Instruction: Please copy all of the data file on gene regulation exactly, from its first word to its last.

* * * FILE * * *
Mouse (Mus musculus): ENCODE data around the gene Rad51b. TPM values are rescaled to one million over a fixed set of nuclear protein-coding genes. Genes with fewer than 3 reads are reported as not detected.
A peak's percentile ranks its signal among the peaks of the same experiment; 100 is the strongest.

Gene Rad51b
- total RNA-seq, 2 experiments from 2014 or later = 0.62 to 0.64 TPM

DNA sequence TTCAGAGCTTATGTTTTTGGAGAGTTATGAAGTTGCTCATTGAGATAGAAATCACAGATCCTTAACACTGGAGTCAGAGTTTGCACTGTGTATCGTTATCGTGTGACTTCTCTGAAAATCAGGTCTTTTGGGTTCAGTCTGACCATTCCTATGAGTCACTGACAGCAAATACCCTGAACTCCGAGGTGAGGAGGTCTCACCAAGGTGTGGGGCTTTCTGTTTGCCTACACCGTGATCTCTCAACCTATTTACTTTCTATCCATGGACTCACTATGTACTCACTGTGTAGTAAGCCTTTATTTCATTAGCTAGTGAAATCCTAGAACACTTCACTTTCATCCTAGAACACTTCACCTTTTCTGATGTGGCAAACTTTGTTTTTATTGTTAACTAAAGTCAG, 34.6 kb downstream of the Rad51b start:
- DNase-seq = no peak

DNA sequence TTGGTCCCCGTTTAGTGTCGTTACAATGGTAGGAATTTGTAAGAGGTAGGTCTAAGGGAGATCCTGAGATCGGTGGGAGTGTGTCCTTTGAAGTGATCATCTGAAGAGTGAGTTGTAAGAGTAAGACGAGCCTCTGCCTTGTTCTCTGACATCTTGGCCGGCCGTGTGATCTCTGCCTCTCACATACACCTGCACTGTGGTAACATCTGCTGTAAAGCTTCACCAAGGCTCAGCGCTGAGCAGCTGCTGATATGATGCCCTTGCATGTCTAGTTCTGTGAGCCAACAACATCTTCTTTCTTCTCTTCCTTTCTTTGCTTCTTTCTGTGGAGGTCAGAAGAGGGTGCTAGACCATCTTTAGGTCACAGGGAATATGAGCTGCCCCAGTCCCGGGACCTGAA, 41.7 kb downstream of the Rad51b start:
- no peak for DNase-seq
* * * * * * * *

Mouse (Mus musculus): ENCODE data around the gene Rad51b. TPM values are rescaled to one million over a fixed set of nuclear protein-coding genes. Genes with fewer than 3 reads are reported as not detected.
A peak's percentile ranks its signal among the peaks of the same experiment; 100 is the strongest.

Gene Rad51b
- total RNA-seq, 2 experiments from 2014 or later = 0.62 to 0.64 TPM

DNA sequence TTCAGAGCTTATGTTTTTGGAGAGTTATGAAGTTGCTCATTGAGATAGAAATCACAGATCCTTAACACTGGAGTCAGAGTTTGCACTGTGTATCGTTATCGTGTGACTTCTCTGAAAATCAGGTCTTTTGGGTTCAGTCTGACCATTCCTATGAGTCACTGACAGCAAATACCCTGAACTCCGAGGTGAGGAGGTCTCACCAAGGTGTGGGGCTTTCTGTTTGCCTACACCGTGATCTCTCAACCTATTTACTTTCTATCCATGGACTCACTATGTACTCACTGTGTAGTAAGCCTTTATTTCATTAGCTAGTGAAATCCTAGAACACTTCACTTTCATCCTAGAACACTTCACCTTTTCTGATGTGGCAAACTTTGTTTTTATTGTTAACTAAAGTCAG, 34.6 kb downstream of the Rad51b start:
- DNase-seq = no peak

DNA sequence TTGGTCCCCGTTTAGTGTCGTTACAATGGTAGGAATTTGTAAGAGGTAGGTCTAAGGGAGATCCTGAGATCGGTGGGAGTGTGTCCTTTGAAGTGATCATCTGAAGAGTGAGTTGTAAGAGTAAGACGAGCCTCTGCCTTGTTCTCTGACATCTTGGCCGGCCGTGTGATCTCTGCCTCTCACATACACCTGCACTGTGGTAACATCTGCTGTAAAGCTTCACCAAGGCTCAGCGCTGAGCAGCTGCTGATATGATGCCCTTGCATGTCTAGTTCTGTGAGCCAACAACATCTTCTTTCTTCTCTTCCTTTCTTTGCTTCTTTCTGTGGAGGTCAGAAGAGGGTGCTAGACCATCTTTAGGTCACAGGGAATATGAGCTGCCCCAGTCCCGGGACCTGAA, 41.7 kb downstream of the Rad51b start:
- no peak for DNase-seq